With the vast majority of economic and media wealth in the hands of western powers, it has become quite easy for imperialists to market their products and way of life in developing countries, thus opening their markets and ensuring their model (political, economical etc) are looked up to. The product of the imperialist power becomes “cool” and “modern”. As Galeota argues, even if diversity is pitched, it is mainly a marketing strategy to access markets in a more subtle way: this is how you find Nancy Ajram selling Coca-Cola to the Lebanese.
Besides the issue of beauty standards promoted by communications means and media, there is also the issue of imperialist feminism that proposes that only Western women hold the keys to empowerment and are fit to go and teach their less fortunate sisters from the South. This theory is upheld by so called feminists backing up the ban of veiled women in public spaces in France or by going to southern countries to impose a certain way and vision of emancipation, which touches not only women’s rights but also presents neoliberalism as the “right” economical system.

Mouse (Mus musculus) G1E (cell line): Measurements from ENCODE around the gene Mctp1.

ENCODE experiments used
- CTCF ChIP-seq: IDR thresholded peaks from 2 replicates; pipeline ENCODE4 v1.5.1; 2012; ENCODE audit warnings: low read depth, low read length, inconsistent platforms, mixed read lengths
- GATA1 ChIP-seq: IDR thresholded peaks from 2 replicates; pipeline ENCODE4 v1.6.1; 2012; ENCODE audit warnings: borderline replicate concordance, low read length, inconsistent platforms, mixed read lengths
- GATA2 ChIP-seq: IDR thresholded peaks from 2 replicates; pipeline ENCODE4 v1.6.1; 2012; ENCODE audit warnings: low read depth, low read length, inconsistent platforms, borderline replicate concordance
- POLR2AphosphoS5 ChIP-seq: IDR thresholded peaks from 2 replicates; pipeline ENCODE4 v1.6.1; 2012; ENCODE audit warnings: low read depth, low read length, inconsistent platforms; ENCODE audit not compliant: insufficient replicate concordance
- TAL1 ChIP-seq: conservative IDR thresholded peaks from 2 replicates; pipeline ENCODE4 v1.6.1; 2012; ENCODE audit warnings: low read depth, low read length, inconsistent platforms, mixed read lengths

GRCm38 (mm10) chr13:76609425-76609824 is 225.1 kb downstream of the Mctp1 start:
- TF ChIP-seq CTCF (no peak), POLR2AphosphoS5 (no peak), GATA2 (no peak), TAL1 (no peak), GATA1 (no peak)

In that instance, it is high time for women’s organizations and movements to realize that women everywhere are equally (although differently) oppressed and need to resist together the assaults of patriarchy and ruthless neoliberalism instead of becoming imperialists themselves and turn into oppressors of their sisters from the South.
As for the issue of hair and skin and noses and what have you, I’ll only have one word. Resist!
After all, isn’t resistance existence?
The Politics of Black Women’s Hair: